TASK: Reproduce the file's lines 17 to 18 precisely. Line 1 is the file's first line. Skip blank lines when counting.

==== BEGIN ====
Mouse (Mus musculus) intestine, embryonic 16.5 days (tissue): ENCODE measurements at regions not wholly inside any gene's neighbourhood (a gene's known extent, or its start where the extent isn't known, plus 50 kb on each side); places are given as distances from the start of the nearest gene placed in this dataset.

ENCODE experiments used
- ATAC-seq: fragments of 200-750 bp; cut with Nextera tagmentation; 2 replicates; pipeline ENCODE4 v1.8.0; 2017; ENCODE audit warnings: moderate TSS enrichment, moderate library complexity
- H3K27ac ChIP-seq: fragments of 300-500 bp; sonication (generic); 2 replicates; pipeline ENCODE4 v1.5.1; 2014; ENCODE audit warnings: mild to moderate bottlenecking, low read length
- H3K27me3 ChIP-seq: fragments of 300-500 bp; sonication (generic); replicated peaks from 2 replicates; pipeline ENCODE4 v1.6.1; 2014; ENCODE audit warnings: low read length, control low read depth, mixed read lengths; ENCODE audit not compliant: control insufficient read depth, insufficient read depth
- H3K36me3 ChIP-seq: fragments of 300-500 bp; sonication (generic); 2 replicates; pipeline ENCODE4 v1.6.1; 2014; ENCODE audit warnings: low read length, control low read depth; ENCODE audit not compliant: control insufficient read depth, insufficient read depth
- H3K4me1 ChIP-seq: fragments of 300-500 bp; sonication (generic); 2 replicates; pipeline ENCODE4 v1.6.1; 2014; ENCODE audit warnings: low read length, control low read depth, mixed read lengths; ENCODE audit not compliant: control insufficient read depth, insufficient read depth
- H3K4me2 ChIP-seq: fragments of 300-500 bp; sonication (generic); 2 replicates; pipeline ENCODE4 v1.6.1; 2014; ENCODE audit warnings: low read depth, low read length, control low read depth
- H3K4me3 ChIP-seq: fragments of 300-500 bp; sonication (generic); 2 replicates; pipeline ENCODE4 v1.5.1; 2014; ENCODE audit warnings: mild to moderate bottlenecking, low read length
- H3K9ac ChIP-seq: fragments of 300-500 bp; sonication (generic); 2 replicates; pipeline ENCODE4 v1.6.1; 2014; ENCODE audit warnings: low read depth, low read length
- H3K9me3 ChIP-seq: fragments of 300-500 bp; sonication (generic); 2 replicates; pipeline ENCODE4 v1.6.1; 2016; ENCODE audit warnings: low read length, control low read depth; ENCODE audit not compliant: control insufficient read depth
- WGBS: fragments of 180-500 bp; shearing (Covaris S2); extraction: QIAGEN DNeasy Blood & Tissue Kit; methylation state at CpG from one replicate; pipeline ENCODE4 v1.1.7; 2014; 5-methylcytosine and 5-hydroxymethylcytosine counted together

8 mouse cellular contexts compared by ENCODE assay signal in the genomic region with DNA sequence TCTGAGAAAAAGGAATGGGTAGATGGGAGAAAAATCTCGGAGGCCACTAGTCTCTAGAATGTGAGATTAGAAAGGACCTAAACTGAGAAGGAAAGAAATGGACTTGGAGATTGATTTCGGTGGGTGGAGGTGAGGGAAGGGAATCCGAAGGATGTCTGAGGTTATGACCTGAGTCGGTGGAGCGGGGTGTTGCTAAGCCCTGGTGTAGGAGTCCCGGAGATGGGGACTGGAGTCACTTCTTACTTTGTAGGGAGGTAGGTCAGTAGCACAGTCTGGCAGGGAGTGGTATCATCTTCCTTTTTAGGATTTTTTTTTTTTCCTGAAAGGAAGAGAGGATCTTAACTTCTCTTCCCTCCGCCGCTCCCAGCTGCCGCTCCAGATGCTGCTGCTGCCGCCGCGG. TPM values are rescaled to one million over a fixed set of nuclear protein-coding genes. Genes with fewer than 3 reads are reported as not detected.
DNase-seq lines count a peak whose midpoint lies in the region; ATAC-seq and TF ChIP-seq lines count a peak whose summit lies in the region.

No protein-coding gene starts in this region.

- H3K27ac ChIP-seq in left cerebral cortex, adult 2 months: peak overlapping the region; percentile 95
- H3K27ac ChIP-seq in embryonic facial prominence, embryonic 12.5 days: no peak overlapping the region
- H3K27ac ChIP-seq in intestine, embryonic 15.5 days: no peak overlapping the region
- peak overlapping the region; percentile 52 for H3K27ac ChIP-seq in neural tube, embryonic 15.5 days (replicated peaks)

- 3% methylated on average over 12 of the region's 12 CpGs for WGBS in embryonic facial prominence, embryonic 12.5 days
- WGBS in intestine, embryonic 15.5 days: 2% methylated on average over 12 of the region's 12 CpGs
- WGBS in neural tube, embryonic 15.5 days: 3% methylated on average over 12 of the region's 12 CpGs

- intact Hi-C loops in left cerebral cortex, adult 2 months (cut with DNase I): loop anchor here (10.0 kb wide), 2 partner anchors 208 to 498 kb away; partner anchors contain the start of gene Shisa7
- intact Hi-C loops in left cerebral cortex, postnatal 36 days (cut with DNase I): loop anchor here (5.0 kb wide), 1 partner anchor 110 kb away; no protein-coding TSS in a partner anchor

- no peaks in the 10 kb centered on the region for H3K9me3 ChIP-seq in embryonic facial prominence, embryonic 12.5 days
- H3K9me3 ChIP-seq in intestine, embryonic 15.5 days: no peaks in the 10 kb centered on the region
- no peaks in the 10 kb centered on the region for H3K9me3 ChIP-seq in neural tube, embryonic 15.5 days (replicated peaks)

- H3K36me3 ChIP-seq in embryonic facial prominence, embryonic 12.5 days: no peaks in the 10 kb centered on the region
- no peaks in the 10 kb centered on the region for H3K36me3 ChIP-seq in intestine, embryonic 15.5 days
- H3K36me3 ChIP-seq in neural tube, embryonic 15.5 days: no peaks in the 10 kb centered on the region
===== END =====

- H3K27ac ChIP-seq in embryonic facial prominence, embryonic 12.5 days: no peak overlapping the region
- H3K27ac ChIP-seq in intestine, embryonic 15.5 days: no peak overlapping the region